Pont St. Bénézet


The walk from Avignon to Villeneuve is about three kilometers and I loved every centimeter of it (never mind the blisters).  Standing part way out on the bridge and looking back over the river towards the city, past all the flat canal boats, I felt my heart sing.  I’m so glad I ventured out and took that walk -- a walk I’ve done every time I’ve visited Avignon.  Everyone has their image or images of paradise and this is one of mine.


Bucolic Villeneuve is a pretty village that sits alongside the river, where once the King of France kept an eye on the Papal goings-on across the river in Avignon.



In Villeneuve, you can find the Carthusian monastery Chartreuse du Val de Bénédiction, the 14th-century Fort St-André, and my favorite of the three, the Abbaye St-André with its beautiful terraced gardens.  I had in mind a visit to the gardens, but by chance, I wandered into town on market day so I spent my time browsing at the market instead. 

Chartreuse du Val de Bénédiction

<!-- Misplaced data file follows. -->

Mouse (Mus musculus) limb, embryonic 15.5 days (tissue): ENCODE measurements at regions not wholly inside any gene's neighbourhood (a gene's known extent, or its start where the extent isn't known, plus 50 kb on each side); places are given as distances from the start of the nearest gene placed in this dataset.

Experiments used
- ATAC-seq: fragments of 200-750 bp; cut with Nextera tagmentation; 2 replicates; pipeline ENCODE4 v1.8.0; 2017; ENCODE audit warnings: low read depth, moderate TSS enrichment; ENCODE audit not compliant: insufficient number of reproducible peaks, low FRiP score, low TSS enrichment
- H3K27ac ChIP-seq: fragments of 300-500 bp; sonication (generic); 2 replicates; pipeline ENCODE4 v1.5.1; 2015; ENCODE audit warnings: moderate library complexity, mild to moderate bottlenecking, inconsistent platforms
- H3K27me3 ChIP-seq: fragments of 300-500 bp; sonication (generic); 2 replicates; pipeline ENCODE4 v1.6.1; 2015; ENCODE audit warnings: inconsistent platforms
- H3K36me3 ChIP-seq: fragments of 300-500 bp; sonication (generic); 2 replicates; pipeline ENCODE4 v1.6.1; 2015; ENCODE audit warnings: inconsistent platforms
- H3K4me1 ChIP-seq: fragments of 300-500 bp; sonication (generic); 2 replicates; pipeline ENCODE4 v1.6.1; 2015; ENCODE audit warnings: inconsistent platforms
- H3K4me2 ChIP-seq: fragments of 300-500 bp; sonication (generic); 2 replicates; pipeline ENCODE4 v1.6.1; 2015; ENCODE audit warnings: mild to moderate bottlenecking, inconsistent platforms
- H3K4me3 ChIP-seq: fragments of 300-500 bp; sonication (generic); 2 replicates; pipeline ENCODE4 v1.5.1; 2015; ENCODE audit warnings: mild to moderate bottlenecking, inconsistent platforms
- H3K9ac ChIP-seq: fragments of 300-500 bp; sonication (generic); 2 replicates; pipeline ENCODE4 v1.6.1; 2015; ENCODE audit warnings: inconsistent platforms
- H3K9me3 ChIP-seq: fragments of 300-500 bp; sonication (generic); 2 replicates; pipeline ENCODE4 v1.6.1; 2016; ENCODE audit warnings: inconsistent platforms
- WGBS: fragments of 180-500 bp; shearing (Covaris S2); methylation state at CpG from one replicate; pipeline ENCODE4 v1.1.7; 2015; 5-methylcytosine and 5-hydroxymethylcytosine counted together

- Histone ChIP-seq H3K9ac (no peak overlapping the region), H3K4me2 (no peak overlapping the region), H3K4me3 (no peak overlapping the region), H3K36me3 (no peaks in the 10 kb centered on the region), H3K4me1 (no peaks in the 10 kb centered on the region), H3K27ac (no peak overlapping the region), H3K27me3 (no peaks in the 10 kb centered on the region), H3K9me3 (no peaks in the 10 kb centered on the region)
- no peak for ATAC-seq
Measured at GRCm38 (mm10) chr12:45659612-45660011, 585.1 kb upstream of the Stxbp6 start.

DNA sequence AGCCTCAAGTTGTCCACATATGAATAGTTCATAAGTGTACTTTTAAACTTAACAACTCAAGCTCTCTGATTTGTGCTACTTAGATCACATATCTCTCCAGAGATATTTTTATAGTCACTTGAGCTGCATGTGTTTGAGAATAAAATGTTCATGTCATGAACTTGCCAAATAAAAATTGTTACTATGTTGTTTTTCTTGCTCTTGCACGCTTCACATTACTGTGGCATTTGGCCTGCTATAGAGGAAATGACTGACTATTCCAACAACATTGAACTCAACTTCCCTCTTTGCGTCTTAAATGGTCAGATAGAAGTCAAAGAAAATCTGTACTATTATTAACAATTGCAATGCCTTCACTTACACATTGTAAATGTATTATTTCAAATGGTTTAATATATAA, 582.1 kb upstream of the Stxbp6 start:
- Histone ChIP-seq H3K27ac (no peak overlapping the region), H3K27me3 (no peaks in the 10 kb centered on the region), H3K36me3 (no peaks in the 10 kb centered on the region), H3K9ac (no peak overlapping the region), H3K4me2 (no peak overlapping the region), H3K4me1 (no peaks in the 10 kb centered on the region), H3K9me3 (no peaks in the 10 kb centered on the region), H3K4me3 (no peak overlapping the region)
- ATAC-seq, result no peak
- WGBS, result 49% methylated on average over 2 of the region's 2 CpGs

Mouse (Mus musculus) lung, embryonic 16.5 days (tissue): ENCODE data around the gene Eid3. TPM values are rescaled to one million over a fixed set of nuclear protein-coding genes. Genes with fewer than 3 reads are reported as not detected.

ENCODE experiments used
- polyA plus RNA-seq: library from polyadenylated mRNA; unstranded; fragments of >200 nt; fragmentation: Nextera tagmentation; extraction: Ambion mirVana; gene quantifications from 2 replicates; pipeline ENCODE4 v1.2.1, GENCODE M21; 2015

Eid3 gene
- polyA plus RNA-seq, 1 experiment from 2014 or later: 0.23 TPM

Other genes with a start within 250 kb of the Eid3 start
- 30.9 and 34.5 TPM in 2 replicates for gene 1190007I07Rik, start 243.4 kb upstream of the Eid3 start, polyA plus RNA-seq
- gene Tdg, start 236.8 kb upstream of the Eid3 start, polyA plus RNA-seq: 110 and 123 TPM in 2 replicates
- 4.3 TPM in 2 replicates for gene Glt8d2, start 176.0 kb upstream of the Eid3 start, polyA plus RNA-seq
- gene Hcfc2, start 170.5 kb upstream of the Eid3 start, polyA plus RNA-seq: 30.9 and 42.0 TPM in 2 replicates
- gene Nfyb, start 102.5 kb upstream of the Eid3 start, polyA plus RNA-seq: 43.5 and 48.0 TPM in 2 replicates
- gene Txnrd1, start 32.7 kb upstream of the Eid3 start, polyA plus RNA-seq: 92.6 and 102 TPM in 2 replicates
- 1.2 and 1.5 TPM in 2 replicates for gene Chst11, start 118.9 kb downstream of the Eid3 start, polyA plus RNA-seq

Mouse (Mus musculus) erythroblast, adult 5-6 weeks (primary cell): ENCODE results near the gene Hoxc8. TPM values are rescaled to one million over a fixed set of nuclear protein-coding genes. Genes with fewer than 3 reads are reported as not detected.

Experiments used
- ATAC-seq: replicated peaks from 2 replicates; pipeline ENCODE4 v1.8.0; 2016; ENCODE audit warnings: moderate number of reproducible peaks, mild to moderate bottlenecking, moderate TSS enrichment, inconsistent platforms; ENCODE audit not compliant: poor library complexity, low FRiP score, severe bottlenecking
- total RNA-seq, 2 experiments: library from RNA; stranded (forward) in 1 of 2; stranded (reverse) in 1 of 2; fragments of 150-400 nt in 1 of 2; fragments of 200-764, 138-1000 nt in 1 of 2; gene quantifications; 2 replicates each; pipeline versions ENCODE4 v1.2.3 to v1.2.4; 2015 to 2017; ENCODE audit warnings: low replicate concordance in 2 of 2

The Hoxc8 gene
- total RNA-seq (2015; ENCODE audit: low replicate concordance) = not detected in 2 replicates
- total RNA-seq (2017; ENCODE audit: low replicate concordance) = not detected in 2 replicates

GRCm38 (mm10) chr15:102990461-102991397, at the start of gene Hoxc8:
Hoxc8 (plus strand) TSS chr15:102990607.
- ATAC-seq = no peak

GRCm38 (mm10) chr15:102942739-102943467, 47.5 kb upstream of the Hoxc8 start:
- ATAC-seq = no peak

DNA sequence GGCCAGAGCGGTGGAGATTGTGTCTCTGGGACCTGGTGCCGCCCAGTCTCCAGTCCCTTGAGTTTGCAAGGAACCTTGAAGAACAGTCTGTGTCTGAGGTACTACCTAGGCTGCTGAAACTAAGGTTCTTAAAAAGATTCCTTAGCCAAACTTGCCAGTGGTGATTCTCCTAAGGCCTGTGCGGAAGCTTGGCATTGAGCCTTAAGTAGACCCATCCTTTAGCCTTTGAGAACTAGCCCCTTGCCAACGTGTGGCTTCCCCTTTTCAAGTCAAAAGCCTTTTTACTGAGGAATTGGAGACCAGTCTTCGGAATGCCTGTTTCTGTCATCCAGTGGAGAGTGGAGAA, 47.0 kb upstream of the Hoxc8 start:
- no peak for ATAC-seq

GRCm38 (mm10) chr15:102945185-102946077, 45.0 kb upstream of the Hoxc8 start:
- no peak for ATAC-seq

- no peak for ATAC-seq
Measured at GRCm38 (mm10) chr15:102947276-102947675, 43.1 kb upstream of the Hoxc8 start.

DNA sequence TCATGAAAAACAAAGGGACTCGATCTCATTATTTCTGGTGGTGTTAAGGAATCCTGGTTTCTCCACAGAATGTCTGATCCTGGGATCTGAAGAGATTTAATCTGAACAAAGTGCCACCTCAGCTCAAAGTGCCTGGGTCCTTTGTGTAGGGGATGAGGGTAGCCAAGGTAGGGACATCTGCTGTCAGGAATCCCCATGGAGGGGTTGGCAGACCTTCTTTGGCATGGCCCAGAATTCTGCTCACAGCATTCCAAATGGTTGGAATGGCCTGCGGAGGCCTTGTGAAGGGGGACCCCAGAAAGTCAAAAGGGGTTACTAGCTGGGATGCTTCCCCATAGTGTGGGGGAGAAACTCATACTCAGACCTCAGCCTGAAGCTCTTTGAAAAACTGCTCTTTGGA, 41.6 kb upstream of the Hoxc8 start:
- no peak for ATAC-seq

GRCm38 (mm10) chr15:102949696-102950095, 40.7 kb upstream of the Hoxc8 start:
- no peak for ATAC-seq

Fort St-André

Abbaye St-André gardens

It was mostly a food market with a few shoe and clothing stands.  I found interesting cookies and bought two hard sausages, one with thyme and the other with lavender from a Frenchman wearing a jacket with the Barça insignia.  But the biggest pleasure was just being there, walking beneath the huge plane trees, watching people shop, soaking up the ambience, and wondering once again if I should move to France.


Friday, October 5, 2012

Et Voilà!

Postal bicycle
I just got back a few hours ago from a short vacation in France.  Since I don't have time to write anything up, I thought I'd just post a few photos to give you a taste of my four days, one of which I spent in Arles, and the rest in Avignon.  I was a plagued with stomach aches (they passed) and sore feet (they didn't), but that didn't deter me from walking and eating.  This was France!

The hospital in Arles where Van Gogh was first treated
 when he mutilated his ear, now a cultural center
Ready, set, lunch
A street in Avignon
Place Crillon, Avignon

City walls, Avignon
Table for two